Learning to Unlearn: Observations from ESC and TCT 2022

It is what we know already that often prevents us from learning.

– Claude Bernard

Over the past months, cardiologists around the world have had multiple opportunities to pause and consider if we need to unlearn certain beliefs that influence the way we care for our patients with coronary artery disease. During the recent European Society of Cardiology (ESC) and Transcatheter Cardiovascular Therapeutics (TCT) conferences, a substantial number of the clinical trial findings may have surprised many of us.

Potentially unexpected findings came from several arenas. Studies assessed the effectiveness of our clinical choices from our earliest interactions with asymptomatic people at risk for coronary artery disease (DANCAVAS) to how we approach ongoing follow-up after coronary revascularization (POST-PCI). In these studies and many others, we learned that common clinical decisions may need to be revisited and revised. Furthermore, the findings of the REVIVED trial seemed to upend what was learned from the STITCH trials in terms of how we should care for patients with left ventricular dysfunction and extensive coronary artery disease.

In contrast, other trials reinforced lessons we’ve learned before, such as the clinical utility of coronary physiology to guide clinical revascularization decisions. One such example, the FRAME-AMI trial, found that acute-MI patients did better when PCI of non-infarct related artery lesions was guided by invasive FFR rather than by visual angiography alone.

Perhaps most of all, the ADVANCE-DK findings seemed simultaneously to reinforce and disrupt prior learnings the most.

This 3-year follow-up of 900 patients from the ADVANCE registry demonstrated that information from a coronary CTA pathway with selective FFRCT, as highlighted in the 2021 ACC/AHA Chest Pain Guideline, enables clinicians to

  1. Identify Long-term Risk: Patients with abnormal FFRCT have significantly higher long-term risk of cardiovascular death or MI, regardless of calcium score.
  2. Improve Outcomes with FFRCT-Guided Revasc: Revascularization in vessels with abnormal FFRCT significantly reduces adverse cardiovascular events and improved patient QOL / satisfaction.

But wait… Didn’t the ISCHEMIA trial teach us that invasive management is no better than medical therapy in terms of reducing adverse events? How could this data claim to show that revascularization does anything beyond symptom alleviation?

Upon closer examination, ADVANCE-DK instructs us that the negative findings of ISCHEMIA may have far more to do with the tests that served as gatekeepers to the cath lab rather than the effectiveness of the treatments offered in that setting. By randomizing patients with abnormal stress tests but with no insight to coronary physiology such as FFR, ISCHEMIA certainly sent patients to ICA who had no reason to be there, while failing to identify patients for inclusion who had undiagnosed physiologically-significant coronary disease. The work of M. Sud, et al. explained most recently how this would disadvantage patients who are harmed by either revascularization in vessels with normal physiology or by failure to revascularize vessels with abnormal physiology.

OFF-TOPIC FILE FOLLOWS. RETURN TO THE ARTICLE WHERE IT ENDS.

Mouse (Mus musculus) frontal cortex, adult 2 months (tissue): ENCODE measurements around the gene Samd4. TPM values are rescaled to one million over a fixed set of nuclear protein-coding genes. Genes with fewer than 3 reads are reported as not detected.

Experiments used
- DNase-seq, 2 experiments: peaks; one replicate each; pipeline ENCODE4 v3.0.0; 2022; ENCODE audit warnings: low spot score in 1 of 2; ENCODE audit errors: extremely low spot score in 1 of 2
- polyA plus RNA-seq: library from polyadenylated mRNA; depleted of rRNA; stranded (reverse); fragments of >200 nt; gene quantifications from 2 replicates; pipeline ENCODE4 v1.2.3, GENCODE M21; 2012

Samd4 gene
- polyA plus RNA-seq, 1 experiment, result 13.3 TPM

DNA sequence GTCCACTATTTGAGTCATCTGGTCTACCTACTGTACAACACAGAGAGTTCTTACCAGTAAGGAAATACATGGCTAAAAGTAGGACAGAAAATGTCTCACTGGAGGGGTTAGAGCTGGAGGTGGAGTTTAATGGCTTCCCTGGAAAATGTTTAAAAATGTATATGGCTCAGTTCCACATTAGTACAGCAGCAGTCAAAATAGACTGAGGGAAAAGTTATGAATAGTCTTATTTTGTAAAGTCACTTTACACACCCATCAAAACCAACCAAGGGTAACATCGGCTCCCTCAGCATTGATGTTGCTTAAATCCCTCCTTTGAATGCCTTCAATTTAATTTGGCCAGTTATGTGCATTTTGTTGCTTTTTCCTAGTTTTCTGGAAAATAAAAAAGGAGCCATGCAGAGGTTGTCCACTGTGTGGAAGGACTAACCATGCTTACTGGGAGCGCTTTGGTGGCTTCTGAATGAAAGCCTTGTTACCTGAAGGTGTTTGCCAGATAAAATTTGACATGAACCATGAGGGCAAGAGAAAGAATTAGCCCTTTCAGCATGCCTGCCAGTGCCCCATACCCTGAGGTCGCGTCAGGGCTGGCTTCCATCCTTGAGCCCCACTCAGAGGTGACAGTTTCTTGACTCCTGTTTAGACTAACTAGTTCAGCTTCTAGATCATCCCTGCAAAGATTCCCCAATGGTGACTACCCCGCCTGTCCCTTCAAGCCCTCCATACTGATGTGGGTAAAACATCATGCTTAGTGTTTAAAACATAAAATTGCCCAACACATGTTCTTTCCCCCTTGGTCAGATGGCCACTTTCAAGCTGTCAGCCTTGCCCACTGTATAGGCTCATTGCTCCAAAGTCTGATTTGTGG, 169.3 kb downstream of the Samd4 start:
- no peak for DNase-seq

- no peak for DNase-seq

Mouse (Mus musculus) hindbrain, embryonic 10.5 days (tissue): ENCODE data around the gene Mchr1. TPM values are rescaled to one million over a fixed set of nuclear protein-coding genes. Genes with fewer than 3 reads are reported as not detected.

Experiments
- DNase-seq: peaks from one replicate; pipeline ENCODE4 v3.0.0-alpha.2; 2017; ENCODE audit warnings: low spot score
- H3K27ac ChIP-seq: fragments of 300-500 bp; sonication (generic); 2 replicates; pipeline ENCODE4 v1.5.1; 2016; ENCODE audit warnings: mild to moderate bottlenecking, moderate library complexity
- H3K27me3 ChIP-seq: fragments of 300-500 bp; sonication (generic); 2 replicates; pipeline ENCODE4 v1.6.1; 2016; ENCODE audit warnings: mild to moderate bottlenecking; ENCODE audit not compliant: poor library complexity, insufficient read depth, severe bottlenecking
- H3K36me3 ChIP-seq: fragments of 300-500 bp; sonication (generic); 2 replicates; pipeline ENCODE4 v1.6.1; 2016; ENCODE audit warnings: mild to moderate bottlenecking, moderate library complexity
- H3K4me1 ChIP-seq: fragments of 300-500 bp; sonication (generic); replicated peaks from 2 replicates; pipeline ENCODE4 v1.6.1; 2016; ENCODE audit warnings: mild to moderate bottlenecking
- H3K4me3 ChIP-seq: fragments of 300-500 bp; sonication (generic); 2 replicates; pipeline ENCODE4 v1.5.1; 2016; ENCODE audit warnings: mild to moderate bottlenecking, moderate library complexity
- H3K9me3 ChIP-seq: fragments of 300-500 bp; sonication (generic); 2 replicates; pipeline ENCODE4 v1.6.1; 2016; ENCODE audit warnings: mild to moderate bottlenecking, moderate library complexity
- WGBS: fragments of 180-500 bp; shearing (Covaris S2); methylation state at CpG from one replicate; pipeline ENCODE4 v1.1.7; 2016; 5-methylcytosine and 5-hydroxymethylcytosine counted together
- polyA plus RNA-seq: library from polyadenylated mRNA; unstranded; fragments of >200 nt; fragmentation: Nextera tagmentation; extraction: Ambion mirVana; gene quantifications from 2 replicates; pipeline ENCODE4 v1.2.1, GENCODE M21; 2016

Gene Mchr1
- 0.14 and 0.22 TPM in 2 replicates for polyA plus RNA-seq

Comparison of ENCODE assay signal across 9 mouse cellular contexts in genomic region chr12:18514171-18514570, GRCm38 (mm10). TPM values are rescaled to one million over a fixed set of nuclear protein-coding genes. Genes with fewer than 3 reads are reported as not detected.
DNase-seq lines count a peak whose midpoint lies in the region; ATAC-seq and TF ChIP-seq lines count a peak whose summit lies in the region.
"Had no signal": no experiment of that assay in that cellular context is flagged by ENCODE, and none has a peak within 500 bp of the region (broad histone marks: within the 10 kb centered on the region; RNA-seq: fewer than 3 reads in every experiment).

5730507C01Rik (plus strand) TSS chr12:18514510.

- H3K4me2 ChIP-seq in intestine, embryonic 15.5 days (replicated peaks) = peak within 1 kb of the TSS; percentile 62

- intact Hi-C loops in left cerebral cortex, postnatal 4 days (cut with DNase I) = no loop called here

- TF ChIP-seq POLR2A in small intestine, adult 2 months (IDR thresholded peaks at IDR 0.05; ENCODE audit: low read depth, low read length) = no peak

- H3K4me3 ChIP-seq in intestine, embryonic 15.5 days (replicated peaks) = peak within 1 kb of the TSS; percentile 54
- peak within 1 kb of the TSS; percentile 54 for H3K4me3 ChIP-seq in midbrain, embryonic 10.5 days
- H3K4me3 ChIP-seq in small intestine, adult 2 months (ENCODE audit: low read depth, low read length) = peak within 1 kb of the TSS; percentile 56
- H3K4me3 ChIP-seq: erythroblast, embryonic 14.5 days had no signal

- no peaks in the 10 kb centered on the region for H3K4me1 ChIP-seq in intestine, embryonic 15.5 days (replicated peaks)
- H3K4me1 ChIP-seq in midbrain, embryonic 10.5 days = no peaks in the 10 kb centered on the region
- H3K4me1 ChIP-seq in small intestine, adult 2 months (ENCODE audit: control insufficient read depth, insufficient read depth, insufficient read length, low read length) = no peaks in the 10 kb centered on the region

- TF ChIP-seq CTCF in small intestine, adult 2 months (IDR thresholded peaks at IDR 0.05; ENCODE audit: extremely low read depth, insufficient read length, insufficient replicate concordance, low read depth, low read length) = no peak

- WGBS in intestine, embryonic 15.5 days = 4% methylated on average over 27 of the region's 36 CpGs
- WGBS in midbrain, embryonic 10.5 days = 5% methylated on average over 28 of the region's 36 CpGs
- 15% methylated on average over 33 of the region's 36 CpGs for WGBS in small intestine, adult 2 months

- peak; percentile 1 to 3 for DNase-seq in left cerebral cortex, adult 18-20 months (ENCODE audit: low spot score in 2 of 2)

As ADVANCE-DK makes clear, the information available via a coronary CTA-driven pathway with appropriate FFRCT provides clinicians with immediate insight into both the unique long-term cardiovascular risks a patient faces while also helping to guide appropriate treatment selection.

Now we must determine how we alter our work. Can we reassess prior lessons as new information elucidates what may have been previously misunderstood or not embraced? How will our patients benefit from what we unlearn?

— A perspective from HeartFlow Chief Medical Officer, Campbell Rogers, MD
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Campbell Rogers, M.D., F.A.C.C.

Executive Vice President and Chief Medical Officer

Campbell brings a wealth of experience to HeartFlow, where he serves as the Chief Medical Officer. Prior to joining HeartFlow, he was the Chief Scientific Officer and Global Head of Research and Development at Cordis Corporation, Johnson & Johnson, where he was responsible for leading investments and research in cardiovascular devices. Prior to Cordis, he was Associate Professor of Medicine at Harvard Medical School and the Harvard-M.I.T. Division of Health Sciences and Technology, and Director of the Cardiac Catheterization and Experimental Cardiovascular Interventional Laboratories at Brigham and Women’s Hospital. He served as Principal Investigator for numerous interventional cardiology device, diagnostic, and pharmacology trials, is the author of numerous journal articles, chapters, and books in the area of coronary artery and other cardiovascular diseases, and was the recipient of research grant awards from the NIH and AHA.

He received his A.B. from Harvard College and his M.D. from Harvard Medical School.